The stress was palpable for the six men and women huddled in a room crunching numbers as they rapidly compile election predictions. When it became clear their gubernatorial candidate was going to win, there's no time to cheer. Their attention shifted to other races.
“Yeah, there’s no rest for our analytics team,” said Carnegie Mellon University alumnus Christopher Wegrzyn. He’s a co-founder of BlueLabs, a consulting firm “looking to make an impact for social good” — helping campaigns, nonprofits and others effectively reach their audiences.
Wegrzyn learned about the potential of big data during his time at CMU, where applications for analyzing massive chunks of information continue to be developed and applied.
Wegrzyn has been in this game for a decade and has been instrumental in changing the political landscape. He works with data — big data, to be specific. And as the ability to plumb information from massive data sets has flourished, the impact of information has become pervasive.
Everything we do today generates data — with and without our knowledge. Smartphone apps silently collect location information, while online searches log users’ tastes. The treasure trove grows through documentation of life via Facebook posts and tweets. At the same time, computing has advanced and become increasingly affordable, and mathematical tools available have developed along with it. It all adds up to powerful new possibilities.
Big data also has come into its own in the political arena.
In 2012 the Obama campaign was credited with its use of analytics to drill down and target not just demographics, but individuals.
How did the presidential campaign accomplish this? First, a massive master data system merged widely disparate databases — from public voter files to field contacts, email addresses, survey responses and more. Campaign workers contacted thousands of individuals to create aggregate profiles from real-time behavior and personal characteristics. Then a team of analysts used the information to create profiles to rank the most persuadable voters, target willing donors and determine where to spend ad money. Experiments ran constantly to evaluate the effectiveness of varying strategies, which could then be rapidly deployed.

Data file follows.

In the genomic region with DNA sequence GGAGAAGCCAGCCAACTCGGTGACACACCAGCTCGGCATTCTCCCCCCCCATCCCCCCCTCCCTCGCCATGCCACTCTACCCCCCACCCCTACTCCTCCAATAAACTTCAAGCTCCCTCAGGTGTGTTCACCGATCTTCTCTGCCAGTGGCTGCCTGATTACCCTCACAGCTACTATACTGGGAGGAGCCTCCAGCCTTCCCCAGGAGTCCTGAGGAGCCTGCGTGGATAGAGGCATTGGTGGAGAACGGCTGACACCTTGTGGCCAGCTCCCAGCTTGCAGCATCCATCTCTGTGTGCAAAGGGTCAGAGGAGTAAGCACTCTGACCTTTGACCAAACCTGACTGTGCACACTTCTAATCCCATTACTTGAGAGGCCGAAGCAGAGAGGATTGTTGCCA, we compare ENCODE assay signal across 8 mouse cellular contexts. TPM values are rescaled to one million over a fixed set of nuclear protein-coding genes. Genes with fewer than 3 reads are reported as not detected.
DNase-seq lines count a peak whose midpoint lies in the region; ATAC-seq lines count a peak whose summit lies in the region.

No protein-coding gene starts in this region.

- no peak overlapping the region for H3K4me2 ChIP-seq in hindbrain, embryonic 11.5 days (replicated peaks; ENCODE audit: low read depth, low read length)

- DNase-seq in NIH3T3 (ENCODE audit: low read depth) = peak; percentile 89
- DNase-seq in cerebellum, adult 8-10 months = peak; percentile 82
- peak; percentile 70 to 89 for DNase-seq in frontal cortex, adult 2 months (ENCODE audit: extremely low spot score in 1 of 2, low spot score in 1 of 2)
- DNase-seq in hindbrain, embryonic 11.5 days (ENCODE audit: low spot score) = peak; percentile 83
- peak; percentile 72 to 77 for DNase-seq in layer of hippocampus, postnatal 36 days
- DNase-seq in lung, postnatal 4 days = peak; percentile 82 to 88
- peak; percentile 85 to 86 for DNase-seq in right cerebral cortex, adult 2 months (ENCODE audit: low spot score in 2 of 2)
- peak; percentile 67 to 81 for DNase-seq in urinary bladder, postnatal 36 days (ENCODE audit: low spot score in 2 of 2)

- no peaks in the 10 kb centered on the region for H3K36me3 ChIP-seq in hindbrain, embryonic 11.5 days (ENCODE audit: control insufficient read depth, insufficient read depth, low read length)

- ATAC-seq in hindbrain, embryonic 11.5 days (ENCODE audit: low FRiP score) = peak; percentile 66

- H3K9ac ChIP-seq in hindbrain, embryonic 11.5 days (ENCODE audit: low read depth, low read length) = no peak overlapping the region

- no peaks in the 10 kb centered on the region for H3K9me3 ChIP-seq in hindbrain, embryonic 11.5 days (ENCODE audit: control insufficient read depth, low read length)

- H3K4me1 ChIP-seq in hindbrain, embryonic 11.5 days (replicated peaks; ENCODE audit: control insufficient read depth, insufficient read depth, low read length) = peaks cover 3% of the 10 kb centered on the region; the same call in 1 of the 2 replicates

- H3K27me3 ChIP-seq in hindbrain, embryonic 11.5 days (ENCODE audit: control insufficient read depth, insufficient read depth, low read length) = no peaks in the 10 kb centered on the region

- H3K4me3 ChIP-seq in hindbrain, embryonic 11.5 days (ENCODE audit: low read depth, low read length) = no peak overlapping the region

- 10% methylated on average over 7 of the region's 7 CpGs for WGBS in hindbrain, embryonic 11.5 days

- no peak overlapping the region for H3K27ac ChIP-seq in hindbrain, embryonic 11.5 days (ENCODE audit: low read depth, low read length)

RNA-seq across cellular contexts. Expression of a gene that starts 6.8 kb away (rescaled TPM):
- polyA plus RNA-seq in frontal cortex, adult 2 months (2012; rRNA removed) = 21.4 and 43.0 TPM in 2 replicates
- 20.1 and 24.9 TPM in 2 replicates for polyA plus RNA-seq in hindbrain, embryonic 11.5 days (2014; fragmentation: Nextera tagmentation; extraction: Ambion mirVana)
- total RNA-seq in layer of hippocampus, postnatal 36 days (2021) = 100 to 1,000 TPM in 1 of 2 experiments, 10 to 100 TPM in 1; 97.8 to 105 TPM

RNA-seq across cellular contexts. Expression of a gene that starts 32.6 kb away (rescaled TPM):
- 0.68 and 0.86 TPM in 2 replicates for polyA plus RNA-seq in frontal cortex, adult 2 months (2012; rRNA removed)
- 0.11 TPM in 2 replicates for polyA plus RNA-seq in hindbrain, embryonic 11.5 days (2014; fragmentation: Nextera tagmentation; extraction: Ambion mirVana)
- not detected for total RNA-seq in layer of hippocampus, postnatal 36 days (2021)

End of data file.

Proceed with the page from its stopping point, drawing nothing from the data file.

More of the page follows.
Wegrzyn spearheaded the project.
As chief data architect, he and his team constructed the system, which allowed data scientists to do their job.
“There was a lot of infrastructure that got built up pretty quickly, and Chris was one of the chief folks responsible for making that happen,” recalled Andrew Brown, director of technology for the Democratic National Committee (DNC). “Really, it was a key piece of the campaign. Other solutions that were tried were dead ends, whereas the stuff Chris built is still the core of what we’re using today.”
Brown described Wegrzyn as a “very focused, incredibly talented” young man, down-to-earth and personable, yet not one for wasting time on small talk when an important job needs to be accomplished.
“He has an ability to get straight to the heart of a problem and figure out how to fix that in a way that’s kind of amazing,” Brown said. “It speaks to his depth of understanding both in terms of what is technologically possible and also from the business use side. There are people who can do one or the other, but what makes Chris really spectacular is that he can do both.”
Wegrzyn came to CMU in 2002 from a small town near Boston. The math and science whiz, son of two engineers, chose the university for its breadth of possibility. Not only the strong sciences and technology attracted him, but also the arts, music, the promise of varied experience. And lasting connections. The best man at Wegrzyn’s recent wedding was the classmate he sat next to the first week of freshman math. And the groomsman? Another Tartan.